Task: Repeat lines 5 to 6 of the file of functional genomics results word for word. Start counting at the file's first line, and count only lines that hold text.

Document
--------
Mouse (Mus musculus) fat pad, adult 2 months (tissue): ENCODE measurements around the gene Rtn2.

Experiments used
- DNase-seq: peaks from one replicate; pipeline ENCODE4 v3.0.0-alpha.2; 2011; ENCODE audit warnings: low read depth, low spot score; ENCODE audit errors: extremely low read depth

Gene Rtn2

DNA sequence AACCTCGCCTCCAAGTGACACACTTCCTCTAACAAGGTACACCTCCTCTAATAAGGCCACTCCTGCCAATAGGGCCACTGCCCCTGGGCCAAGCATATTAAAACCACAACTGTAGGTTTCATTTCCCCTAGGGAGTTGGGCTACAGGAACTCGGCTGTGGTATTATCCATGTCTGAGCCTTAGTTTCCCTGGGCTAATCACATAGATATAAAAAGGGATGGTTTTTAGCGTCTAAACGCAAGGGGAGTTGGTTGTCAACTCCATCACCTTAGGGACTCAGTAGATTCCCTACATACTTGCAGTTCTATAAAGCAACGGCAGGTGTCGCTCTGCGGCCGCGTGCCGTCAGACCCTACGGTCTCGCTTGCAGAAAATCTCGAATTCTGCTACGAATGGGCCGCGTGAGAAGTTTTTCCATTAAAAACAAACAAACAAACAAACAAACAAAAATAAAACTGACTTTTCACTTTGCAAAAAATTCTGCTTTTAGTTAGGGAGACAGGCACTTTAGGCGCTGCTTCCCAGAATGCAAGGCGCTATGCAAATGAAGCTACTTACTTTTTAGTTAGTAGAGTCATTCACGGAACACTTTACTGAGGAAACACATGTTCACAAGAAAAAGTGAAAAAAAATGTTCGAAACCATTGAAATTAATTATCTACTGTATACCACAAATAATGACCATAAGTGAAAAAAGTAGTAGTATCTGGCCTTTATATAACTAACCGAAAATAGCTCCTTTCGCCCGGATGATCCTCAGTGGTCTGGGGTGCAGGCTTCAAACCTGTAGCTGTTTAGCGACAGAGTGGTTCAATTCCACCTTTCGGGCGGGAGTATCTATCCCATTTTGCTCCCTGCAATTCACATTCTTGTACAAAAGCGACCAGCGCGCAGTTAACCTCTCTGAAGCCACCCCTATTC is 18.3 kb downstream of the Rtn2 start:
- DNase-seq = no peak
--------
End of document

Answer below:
DNA sequence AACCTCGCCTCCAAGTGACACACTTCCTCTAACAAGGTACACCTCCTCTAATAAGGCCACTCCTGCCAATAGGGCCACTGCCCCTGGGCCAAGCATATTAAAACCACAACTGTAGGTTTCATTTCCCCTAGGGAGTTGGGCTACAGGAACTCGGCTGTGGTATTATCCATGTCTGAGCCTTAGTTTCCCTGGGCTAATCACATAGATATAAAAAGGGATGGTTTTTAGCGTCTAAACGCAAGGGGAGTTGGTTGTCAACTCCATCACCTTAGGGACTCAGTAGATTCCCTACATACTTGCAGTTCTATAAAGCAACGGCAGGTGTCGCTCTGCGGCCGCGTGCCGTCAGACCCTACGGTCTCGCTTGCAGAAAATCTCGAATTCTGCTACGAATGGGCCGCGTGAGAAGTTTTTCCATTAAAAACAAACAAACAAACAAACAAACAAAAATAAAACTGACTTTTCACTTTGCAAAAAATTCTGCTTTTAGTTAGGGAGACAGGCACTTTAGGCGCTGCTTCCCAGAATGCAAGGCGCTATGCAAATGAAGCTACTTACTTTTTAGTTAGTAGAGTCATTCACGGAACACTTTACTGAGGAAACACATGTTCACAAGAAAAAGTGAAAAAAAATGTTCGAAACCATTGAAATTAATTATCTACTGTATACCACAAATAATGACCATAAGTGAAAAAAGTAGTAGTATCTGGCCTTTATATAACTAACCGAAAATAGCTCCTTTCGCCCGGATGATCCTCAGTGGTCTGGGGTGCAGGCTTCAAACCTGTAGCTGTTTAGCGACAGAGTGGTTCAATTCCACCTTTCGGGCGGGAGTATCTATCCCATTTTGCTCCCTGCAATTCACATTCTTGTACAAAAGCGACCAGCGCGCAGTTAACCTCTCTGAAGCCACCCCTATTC is 18.3 kb downstream of the Rtn2 start:
- DNase-seq = no peak